Following seven years of growth in new-vehicle sales, U.S. consumers appear to be tapping the brakes—but the auto industry says the slowdown is not causing them concern.
The expected sales declines aren’t huge, but they would mark an end to the longest growth cycle since the Federal Reserve Bank of St. Louis began compiling vehicle sales figures in 1976.
“Most dealers are trying to prepare for a plateau on sales,” said Marty Murphy, executive vice president of the Indianapolis-based Automobile Dealers Association of Indiana. “We’re not expecting tremendous difference. It’s just, you can’t count on growth every year.”
The National Automobile Dealers Association, a Virginia-based trade association that represents franchised new car dealers, is forecasting sales of 17.1 million vehicles for 2017, a decline of as much as 2.5 percent from 2016. The association expects sales to drop again in 2018, to 16.7 million.
The Michigan-based Center for Automotive Research has also forecast a decline, although it projects the drop will be just about 1.4 percent from 2016.
Murphy described the declines as a return to a normal sales cycle following an extended period of recovering from pent-up demand.
New-car sales plummeted during the Great Recession, bottoming out at 10.4 million in 2009. After that, they grew each year through 2016, ending that year at 17.5 million vehicles sold, according to Federal Reserve Bank of St. Louis data.
Because car sales had dropped so low, it took a long time for sales to fully recover, Murphy said. “For years, we had pent-up demand that hadn’t been met.”
NADA’s senior economist, Patrick Manzi, said the market is also facing a glut of off-lease vehicles, which depresses new-car sales.
Since 2014 or so, Manzi said, an increasing number of consumers have opted to lease their vehicles rather than purchase them. Because leases typically run for three years, many previously leased vehicles are now making their way back into the market as used cars.
“In the U.S., some 3.6 million leases, the highest number ever, will end this year, and this figure will grow to 4.3 million by 2019,” Moody’s Investors Service Inc. wrote in an auto-industry report issued Nov. 14. “Off-lease oversupply will therefore pressure used-car prices for the foreseeable future.”
Those lower prices are luring some consumers to buy a used car rather than a new one, Manzi said.
Low used-car prices hurt new-car sales in another way, said Bernard Swiecki, senior automotive analyst at the Center for Automotive Research. When used cars are cheaper, consumers get less money for their trade-in vehicles, which translates to less money available for their next purchase. Faced with that situation, consumers who wanted to buy a new car might choose a used one instead.
Brian Napleton, director of Midwest operations for Chicago-based Ed Napleton Automotive Group, offered a different take on the impact of off-lease vehicles.
The Napleton Group recently purchased six auto franchises from Indianapolis-based Butler Auto Group: Butler’s Hyundai, Fiat, Maserati and Alfa Romeo dealerships in Indianapolis, along with its Kia dealerships in Fishers and Carmel.
“I don’t think it’s necessarily taking away from new-car sales,” Napleton said. Instead, he suggested that consumers who always intended to buy a used car might decide to upgrade to a newer-model used car.
One factor that affects sales decisions, Napleton said, is the consumer’s expectation about the sales process itself. Shoppers educate themselves online before entering the dealership, and their online experience will affect their sales decisions.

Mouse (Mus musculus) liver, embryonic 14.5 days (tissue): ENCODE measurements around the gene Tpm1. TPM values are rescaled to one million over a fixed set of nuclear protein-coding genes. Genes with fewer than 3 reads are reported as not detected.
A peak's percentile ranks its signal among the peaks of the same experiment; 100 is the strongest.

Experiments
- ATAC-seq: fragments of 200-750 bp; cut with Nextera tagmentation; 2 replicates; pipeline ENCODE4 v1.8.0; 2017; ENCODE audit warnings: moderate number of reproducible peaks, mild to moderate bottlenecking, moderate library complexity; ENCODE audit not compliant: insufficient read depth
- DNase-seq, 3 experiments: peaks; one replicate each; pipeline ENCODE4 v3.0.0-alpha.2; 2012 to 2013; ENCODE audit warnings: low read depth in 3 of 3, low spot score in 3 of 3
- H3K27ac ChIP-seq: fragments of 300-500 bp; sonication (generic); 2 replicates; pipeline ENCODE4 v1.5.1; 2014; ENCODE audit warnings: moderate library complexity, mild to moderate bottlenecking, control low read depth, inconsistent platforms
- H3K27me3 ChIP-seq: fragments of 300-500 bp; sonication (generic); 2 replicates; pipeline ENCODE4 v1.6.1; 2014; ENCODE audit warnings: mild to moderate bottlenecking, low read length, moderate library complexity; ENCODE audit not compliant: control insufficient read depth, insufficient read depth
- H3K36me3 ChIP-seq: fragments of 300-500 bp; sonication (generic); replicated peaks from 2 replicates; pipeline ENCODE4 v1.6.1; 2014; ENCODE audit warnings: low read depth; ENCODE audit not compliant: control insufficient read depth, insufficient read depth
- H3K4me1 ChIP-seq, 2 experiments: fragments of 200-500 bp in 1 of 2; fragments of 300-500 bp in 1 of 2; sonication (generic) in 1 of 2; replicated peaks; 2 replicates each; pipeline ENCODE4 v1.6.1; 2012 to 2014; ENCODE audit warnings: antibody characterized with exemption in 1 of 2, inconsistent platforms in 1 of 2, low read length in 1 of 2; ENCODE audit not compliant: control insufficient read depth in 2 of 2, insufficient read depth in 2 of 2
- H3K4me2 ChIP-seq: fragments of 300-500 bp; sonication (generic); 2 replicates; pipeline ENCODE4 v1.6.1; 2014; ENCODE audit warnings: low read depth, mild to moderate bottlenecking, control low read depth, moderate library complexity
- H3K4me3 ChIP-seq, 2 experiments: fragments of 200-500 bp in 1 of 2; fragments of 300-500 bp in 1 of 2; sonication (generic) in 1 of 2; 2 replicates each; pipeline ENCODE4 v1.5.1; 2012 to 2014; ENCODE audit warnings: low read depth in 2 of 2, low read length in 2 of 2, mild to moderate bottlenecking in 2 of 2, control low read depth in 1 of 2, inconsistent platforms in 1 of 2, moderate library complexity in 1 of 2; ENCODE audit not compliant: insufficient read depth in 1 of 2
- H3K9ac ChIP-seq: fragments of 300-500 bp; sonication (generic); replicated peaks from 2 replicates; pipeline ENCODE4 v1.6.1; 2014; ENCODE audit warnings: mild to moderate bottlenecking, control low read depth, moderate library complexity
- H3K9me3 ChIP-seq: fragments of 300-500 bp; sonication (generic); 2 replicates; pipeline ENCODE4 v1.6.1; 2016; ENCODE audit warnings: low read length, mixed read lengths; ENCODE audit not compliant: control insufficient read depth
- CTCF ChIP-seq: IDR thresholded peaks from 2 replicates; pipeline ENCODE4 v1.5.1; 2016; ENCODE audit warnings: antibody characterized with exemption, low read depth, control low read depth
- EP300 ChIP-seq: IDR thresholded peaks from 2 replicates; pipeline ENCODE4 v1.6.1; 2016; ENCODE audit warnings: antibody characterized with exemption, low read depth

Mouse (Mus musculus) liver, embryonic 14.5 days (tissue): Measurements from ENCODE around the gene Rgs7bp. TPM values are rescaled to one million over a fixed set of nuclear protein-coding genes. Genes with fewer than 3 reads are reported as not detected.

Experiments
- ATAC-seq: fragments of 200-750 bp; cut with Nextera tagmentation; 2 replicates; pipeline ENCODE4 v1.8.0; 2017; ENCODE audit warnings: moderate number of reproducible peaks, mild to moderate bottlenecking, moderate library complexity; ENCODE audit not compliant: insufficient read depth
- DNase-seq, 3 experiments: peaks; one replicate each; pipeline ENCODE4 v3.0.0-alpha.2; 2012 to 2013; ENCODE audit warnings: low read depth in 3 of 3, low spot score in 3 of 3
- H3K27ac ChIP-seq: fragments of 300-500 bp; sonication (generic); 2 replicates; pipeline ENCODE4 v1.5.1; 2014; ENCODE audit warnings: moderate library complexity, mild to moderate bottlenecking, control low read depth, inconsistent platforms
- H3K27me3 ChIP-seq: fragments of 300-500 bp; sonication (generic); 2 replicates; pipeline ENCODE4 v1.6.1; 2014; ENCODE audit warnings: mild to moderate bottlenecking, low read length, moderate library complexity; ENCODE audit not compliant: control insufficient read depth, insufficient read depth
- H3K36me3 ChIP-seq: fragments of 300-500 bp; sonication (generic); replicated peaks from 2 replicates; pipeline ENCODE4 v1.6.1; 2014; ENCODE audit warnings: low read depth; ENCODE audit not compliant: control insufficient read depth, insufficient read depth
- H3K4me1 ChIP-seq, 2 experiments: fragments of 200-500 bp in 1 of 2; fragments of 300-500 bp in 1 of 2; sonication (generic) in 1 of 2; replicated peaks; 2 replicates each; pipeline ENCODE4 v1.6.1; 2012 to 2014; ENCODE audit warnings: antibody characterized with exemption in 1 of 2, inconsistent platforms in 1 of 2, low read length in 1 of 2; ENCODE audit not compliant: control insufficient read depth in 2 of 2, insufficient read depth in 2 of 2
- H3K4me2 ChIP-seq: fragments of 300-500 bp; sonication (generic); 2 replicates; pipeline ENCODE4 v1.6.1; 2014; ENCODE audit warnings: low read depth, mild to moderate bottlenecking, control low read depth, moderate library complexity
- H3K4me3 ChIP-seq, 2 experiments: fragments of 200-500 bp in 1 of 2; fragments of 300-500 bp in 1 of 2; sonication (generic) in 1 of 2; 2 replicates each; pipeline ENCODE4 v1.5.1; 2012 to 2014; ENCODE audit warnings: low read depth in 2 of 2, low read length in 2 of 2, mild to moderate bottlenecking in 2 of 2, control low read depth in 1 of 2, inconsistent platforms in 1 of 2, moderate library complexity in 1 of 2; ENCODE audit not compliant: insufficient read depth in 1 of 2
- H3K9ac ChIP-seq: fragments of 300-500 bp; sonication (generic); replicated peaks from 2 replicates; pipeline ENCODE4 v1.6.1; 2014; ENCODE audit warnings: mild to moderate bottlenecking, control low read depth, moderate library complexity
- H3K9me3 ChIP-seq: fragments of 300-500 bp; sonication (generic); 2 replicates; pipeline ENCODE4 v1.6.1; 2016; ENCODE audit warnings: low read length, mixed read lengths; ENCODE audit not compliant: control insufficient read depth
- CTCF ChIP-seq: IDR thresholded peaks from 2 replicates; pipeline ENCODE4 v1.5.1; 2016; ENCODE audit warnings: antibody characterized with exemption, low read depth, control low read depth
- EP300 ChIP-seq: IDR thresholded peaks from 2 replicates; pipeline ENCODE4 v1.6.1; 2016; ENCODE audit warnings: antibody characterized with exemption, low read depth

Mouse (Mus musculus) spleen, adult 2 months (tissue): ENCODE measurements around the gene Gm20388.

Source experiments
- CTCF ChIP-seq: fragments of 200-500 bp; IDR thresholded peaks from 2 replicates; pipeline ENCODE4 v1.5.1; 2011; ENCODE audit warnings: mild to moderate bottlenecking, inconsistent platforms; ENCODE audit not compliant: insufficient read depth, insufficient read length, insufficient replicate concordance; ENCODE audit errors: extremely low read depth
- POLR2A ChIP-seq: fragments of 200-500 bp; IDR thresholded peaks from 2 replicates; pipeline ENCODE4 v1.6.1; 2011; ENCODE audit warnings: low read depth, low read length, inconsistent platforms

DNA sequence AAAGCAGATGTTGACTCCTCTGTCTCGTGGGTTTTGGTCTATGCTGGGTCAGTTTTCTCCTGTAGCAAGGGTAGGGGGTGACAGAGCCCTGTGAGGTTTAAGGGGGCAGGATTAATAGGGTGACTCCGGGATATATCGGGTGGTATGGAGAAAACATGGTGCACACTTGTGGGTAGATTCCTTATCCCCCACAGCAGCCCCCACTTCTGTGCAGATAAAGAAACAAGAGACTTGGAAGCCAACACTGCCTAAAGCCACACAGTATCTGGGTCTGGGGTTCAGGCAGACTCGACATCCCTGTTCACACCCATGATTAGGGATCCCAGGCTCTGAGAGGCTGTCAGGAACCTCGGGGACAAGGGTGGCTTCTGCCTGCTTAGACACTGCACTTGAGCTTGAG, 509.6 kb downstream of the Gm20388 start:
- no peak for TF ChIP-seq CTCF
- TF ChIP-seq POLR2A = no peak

“Online [dealer] reputation has become a major factor for people to decide what they’re going to buy,” Napleton said. “It used to be, a Honda customer was a Honda customer for life. Now, they will try a Hyundai or Toyota or Mitsubishi or Kia based on the relationship of the people.”
The Center for Automotive Research’s Swiecki offered a few other factors that are likely putting a crimp in new-car sales: the rising costs of both housing and health care and the recent increase—albeit slight—in interest rates.
“All of those things make a consumer weigh an automotive purchase,” he said.
At the same time, Swiecki said, looking simply at the number of vehicles sold doesn’t tell the industry’s entire story. “The big headline is the consumer preference shift to light trucks,” he said.
Sedans have represented just 36 percent of 2017 vehicle sales, he said. The other 64 percent are in the light-truck category, which includes SUVs, crossover vehicles and pickup trucks. Moreover, Swiecki said, light-truck sales are up 4.7 percent for the year, while sedan sales are down 10.7 percent.
That’s significant, he said, because light trucks are generally more profitable for automakers than sedans. “No automaker denies this,” he said. “It’s a given accepted truth in the automotive industry.”
So even as total vehicle sales decline this year and next, Swiecki said, a shift to a higher-profit sales mix is a positive development.
He said he hasn’t seen anything to suggest that small-truck sales will slow down anytime soon.
Going back decades to the era of the family station wagon, Swiecki said, “it’s just a historical preference of the American consumer to buy the big vehicle of the day when the economy is good.”
As dealerships look into 2018, most do not expect sales increases, Murphy said. So they might be adjusting their advertising budgets—either spending more or spending less—and reducing staff through attrition to trim expenses.
But as long as interest rates stay relatively low and the economy remains strong, Murphy said, auto sales should continue to do well.
“We continue to be optimistic. We’ve had our good run. We have no reason to think it won’t continue.”•